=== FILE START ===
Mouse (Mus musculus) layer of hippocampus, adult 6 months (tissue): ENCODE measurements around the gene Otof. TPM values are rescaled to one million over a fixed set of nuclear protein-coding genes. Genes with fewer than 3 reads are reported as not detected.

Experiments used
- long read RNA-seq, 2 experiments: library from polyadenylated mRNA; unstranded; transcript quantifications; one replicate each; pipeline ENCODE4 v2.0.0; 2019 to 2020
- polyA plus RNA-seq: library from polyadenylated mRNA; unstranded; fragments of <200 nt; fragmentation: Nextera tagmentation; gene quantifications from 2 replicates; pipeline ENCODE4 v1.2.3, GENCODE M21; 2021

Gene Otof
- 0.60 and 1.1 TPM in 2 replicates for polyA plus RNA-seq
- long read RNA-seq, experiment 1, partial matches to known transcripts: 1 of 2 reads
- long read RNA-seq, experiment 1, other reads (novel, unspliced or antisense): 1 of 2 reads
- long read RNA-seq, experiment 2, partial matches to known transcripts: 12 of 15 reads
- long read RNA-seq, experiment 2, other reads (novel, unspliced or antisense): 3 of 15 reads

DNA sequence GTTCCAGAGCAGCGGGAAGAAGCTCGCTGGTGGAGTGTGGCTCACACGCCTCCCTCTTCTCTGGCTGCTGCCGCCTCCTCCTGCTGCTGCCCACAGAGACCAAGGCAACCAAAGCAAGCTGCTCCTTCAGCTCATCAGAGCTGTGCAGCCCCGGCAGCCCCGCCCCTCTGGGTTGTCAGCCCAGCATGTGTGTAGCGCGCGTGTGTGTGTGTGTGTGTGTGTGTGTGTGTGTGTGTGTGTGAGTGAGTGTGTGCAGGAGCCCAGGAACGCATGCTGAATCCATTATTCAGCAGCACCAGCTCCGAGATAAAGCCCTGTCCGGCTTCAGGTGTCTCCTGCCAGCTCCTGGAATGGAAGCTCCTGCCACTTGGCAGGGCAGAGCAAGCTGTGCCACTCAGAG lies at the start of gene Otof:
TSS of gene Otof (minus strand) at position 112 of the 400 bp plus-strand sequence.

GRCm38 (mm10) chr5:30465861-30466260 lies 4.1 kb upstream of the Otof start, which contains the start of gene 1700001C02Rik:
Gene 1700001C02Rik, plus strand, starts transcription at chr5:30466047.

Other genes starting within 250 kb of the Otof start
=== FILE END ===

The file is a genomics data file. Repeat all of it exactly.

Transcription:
Mouse (Mus musculus) layer of hippocampus, adult 6 months (tissue): ENCODE measurements around the gene Otof. TPM values are rescaled to one million over a fixed set of nuclear protein-coding genes. Genes with fewer than 3 reads are reported as not detected.

Experiments used
- long read RNA-seq, 2 experiments: library from polyadenylated mRNA; unstranded; transcript quantifications; one replicate each; pipeline ENCODE4 v2.0.0; 2019 to 2020
- polyA plus RNA-seq: library from polyadenylated mRNA; unstranded; fragments of <200 nt; fragmentation: Nextera tagmentation; gene quantifications from 2 replicates; pipeline ENCODE4 v1.2.3, GENCODE M21; 2021

Gene Otof
- 0.60 and 1.1 TPM in 2 replicates for polyA plus RNA-seq
- long read RNA-seq, experiment 1, partial matches to known transcripts: 1 of 2 reads
- long read RNA-seq, experiment 1, other reads (novel, unspliced or antisense): 1 of 2 reads
- long read RNA-seq, experiment 2, partial matches to known transcripts: 12 of 15 reads
- long read RNA-seq, experiment 2, other reads (novel, unspliced or antisense): 3 of 15 reads

DNA sequence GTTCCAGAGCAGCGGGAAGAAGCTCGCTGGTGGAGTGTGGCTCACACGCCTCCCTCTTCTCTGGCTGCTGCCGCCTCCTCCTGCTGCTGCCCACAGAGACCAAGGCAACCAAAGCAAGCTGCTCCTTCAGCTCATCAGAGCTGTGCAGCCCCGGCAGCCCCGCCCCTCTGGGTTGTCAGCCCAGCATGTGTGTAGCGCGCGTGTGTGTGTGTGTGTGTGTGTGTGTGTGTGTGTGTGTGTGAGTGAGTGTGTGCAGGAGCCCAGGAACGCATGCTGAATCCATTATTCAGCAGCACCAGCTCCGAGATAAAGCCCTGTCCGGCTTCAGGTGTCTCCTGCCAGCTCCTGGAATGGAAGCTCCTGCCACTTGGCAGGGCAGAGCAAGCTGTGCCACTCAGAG lies at the start of gene Otof:
TSS of gene Otof (minus strand) at position 112 of the 400 bp plus-strand sequence.

GRCm38 (mm10) chr5:30465861-30466260 lies 4.1 kb upstream of the Otof start, which contains the start of gene 1700001C02Rik:
Gene 1700001C02Rik, plus strand, starts transcription at chr5:30466047.

Other genes starting within 250 kb of the Otof start